Jon, Ron, and the wages of sin 
Another entry written in Cafe Isolabella, this one riffing on blog entries written by two of my colleagues. They seem related without actually talking about the same thing, so here is a bit of conceptual connect-the-dots.

Jon comments on a study finding that praying for patients seems to have no positive effect on outcomes. As commenters note, the study presumes that the effect of prayer to look for is an effect on the thing prayed about. This views prayer as a kind of divine technology, invoking God to convert the supplicant's faith into worldly outcomes. An alternate view of prayer would direct us to effects on the person praying. Commenters recount being taught the latter view in their Catholic upbringing, and it is the view of some moderate protestant denominations. Studies may observe an effect of this kind, but such an effect does not require a supernatural explanation. It is prayer as divine technology that would be spooky action-at-a-distance.

Ron comments on a study showing that atheists are the most distrusted minority in the US. The religious complaint about atheists is that-- because they don't believe in God-- they cannot comprehend the demands of ethics.

For some, I suppose, this might be a metaphysical conclusion: If there were no God, then nothing would be prohibited. Not everyone sees this as a reason to be religious; cf. Dostoyevsky, Nietzsche, Sartre. And the conclusion seems to presume the bankrupt divine command theory of morality; cf. Plato. I do not want to kvetch about the metaphysical argument, though, because I think that most people see it as a matter of moral psychology rather than metaphysics. The promise of an afterlife is supposed to motivate good behaviour and discourage bad behaviour. The wages of sin are death.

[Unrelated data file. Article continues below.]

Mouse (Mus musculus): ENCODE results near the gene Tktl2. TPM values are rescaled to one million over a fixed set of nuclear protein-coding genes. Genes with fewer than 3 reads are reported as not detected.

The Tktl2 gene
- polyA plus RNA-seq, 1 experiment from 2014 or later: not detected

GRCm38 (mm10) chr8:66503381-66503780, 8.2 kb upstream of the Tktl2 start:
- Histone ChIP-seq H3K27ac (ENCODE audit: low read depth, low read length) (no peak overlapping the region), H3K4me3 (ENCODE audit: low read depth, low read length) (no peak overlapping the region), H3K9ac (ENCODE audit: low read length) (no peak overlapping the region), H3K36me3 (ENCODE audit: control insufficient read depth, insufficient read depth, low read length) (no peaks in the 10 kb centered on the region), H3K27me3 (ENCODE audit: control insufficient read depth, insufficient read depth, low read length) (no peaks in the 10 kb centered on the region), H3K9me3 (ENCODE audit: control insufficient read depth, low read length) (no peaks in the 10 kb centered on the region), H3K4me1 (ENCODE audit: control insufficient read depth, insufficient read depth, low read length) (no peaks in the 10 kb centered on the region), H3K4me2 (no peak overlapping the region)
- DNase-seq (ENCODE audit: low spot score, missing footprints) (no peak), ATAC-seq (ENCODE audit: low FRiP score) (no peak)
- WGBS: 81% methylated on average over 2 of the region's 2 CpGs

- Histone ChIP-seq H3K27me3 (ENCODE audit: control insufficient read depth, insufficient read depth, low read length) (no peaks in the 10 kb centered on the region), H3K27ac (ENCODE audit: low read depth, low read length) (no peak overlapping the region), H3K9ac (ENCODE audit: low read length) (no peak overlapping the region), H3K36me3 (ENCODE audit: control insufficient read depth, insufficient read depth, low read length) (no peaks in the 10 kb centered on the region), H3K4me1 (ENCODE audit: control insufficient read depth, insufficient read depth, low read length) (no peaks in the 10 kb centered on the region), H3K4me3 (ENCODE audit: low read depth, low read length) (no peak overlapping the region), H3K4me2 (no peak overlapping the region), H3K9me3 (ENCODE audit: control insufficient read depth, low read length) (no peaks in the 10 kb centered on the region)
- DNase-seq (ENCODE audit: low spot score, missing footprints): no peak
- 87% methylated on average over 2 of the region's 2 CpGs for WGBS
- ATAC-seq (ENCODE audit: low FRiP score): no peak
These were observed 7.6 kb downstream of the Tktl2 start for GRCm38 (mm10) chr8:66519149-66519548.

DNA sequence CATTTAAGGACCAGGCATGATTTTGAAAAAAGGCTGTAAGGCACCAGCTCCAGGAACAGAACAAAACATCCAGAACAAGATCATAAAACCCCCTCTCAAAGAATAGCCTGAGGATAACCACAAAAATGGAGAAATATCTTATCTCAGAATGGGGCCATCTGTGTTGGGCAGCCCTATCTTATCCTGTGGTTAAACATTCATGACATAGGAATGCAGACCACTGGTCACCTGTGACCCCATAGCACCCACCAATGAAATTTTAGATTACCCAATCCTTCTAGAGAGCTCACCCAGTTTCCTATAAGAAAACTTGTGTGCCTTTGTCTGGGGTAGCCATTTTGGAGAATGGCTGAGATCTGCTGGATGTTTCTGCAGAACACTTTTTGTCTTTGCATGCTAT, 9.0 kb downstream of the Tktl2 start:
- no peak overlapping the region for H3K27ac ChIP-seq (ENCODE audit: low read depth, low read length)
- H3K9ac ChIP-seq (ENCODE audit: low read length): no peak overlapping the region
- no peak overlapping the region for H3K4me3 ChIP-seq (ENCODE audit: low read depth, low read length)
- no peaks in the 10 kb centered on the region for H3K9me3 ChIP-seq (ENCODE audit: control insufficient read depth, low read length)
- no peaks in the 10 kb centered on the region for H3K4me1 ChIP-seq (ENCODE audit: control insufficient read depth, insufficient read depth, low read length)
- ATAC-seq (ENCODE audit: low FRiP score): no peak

Mill comments that this vision of the afterlife is barbaric, noting the contrast with ancient Greeks who thought that one might want to do what was good even without threats and promises. Even so, it is easy to see how the vision is motivated. It is disheartening that virtue is not uniformly rewarded and vice uniformly punished in this world. An afterlife would remedy this obvious flaw in the actual world.

The divine technology view of prayer is even more barbaric. It forgets that vice often brings profit and virtue none at all, pretending instead that God will reward believers in this world and just in the way that they want to be rewarded. The divine technology view, were it true, would make an afterlife redundant. If the virtuous thought to ask, final judgment could be apportioned in media res.

Sadly, many of my compatriots believe in both. As the T-shirt says: Dear lord, please protect me from your followers.

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